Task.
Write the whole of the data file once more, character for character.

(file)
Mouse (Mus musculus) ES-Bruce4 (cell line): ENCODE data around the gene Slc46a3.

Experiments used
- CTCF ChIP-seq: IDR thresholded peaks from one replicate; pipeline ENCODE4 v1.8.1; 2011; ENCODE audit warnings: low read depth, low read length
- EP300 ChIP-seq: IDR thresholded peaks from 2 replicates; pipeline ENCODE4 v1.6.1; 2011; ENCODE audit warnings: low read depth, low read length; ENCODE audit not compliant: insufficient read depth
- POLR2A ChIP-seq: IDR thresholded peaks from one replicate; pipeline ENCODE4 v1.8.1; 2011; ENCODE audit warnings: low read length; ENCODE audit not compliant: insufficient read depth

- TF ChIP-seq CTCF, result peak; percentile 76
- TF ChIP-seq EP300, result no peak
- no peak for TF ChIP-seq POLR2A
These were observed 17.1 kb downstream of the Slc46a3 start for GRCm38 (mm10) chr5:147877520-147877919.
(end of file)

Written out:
Mouse (Mus musculus) ES-Bruce4 (cell line): ENCODE data around the gene Slc46a3.

Experiments used
- CTCF ChIP-seq: IDR thresholded peaks from one replicate; pipeline ENCODE4 v1.8.1; 2011; ENCODE audit warnings: low read depth, low read length
- EP300 ChIP-seq: IDR thresholded peaks from 2 replicates; pipeline ENCODE4 v1.6.1; 2011; ENCODE audit warnings: low read depth, low read length; ENCODE audit not compliant: insufficient read depth
- POLR2A ChIP-seq: IDR thresholded peaks from one replicate; pipeline ENCODE4 v1.8.1; 2011; ENCODE audit warnings: low read length; ENCODE audit not compliant: insufficient read depth

- TF ChIP-seq CTCF, result peak; percentile 76
- TF ChIP-seq EP300, result no peak
- no peak for TF ChIP-seq POLR2A
These were observed 17.1 kb downstream of the Slc46a3 start for GRCm38 (mm10) chr5:147877520-147877919.